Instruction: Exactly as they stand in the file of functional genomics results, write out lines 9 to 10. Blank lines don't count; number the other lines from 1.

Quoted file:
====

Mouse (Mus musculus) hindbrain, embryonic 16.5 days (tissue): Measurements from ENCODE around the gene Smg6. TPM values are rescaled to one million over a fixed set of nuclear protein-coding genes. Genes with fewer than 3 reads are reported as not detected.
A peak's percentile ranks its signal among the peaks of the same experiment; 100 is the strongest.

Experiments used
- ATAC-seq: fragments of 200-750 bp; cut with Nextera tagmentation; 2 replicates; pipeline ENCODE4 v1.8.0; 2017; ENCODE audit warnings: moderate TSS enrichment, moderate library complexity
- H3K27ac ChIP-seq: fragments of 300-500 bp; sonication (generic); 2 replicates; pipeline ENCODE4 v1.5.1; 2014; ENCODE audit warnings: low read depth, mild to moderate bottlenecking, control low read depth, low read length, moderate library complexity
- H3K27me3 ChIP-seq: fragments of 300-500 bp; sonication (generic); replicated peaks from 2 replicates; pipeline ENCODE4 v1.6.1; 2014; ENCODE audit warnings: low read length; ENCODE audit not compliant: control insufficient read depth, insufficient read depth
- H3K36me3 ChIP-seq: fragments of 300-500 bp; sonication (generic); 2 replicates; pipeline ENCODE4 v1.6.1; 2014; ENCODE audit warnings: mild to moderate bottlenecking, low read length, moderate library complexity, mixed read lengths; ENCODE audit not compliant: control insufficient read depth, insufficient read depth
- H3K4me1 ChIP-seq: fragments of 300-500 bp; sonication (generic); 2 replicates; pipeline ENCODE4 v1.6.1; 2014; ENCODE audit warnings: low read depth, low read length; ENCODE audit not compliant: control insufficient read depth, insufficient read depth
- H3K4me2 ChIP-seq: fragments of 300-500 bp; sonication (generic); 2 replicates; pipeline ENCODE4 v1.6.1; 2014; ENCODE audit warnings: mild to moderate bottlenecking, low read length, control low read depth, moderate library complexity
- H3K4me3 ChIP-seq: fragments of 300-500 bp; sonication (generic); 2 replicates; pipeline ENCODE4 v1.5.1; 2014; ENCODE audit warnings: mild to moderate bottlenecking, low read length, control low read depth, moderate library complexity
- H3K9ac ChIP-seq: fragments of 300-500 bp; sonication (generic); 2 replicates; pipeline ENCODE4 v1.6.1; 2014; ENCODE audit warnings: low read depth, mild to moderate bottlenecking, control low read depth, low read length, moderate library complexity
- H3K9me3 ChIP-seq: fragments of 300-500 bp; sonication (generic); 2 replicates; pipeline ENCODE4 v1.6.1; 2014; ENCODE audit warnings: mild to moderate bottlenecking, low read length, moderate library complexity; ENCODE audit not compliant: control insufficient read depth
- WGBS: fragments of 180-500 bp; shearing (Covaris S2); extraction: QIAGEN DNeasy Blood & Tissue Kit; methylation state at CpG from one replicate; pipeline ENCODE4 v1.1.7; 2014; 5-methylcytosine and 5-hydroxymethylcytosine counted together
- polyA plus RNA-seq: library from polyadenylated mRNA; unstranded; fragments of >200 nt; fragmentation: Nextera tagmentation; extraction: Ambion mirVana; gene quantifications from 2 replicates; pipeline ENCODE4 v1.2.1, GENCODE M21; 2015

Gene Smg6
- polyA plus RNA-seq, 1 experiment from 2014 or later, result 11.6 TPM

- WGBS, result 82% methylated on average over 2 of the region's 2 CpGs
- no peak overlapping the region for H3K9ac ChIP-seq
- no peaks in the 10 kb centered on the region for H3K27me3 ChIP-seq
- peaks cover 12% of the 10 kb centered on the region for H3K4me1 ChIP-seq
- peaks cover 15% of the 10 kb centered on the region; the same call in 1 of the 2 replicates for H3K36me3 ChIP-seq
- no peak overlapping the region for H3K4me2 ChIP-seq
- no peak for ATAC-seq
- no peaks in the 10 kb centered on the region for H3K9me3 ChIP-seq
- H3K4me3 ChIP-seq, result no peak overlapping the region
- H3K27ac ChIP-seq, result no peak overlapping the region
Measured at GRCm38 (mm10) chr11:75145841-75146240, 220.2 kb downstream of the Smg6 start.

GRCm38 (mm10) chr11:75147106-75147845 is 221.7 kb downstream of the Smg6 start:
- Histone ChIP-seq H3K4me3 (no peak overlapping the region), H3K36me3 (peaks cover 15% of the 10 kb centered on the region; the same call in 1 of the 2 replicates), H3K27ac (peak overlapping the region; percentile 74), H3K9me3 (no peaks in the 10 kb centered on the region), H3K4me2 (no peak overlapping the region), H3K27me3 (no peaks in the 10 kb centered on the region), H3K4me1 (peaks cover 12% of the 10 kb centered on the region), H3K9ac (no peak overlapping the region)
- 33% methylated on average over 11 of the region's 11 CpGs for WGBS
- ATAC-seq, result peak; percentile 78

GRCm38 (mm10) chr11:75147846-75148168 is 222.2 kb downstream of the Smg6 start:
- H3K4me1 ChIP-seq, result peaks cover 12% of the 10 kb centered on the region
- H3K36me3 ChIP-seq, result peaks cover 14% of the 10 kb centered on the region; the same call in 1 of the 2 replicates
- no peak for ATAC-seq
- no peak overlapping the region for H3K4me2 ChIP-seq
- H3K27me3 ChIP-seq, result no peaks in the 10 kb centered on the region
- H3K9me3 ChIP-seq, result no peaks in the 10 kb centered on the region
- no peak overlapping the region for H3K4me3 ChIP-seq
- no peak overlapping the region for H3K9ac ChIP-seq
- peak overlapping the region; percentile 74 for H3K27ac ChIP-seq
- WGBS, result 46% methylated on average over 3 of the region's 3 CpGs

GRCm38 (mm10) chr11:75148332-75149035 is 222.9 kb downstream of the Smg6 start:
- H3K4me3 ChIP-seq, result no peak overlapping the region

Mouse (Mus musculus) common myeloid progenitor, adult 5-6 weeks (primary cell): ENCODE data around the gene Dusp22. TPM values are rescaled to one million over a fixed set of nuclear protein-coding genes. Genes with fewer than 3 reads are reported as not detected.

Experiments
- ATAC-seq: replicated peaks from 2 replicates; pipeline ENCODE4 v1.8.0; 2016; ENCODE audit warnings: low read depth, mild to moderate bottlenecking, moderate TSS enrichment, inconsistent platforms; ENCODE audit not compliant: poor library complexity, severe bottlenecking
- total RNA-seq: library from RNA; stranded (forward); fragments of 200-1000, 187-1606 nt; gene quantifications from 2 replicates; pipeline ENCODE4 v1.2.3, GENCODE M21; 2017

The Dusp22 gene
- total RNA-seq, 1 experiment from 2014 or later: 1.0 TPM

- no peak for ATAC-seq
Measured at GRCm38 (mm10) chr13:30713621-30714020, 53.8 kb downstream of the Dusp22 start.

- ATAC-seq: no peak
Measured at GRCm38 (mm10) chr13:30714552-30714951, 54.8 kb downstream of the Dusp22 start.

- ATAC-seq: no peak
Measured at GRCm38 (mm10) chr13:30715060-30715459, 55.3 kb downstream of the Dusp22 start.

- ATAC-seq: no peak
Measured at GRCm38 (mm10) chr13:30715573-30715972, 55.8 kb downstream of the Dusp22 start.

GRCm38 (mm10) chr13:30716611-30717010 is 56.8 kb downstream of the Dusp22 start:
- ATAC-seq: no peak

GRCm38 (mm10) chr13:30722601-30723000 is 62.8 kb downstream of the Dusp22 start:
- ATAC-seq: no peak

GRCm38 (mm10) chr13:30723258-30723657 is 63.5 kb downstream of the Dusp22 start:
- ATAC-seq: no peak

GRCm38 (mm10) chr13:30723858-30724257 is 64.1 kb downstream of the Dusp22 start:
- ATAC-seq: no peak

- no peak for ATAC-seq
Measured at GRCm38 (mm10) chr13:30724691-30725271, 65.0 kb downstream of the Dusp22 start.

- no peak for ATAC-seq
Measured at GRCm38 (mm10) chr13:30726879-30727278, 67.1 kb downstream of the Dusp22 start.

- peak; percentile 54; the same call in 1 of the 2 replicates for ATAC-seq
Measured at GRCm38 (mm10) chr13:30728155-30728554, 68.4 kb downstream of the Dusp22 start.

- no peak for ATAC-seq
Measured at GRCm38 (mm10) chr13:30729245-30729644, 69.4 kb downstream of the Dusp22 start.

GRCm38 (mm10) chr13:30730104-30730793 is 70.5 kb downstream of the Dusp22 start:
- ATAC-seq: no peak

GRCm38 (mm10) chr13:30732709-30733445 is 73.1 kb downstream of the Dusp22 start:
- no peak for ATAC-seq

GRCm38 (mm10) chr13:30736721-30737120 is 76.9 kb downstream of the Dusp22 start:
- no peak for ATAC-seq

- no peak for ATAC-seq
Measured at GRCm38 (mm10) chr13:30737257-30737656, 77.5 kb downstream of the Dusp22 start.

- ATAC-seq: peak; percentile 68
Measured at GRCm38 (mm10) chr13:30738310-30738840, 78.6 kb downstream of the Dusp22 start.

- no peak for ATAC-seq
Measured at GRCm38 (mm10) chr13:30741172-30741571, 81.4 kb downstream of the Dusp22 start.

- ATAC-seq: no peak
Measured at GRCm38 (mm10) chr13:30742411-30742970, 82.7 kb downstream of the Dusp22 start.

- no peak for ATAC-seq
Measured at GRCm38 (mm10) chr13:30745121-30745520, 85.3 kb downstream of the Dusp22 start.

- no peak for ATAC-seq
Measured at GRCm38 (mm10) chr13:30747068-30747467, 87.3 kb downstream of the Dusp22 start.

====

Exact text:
- H3K4me2 ChIP-seq: fragments of 300-500 bp; sonication (generic); 2 replicates; pipeline ENCODE4 v1.6.1; 2014; ENCODE audit warnings: mild to moderate bottlenecking, low read length, control low read depth, moderate library complexity
- H3K4me3 ChIP-seq: fragments of 300-500 bp; sonication (generic); 2 replicates; pipeline ENCODE4 v1.5.1; 2014; ENCODE audit warnings: mild to moderate bottlenecking, low read length, control low read depth, moderate library complexity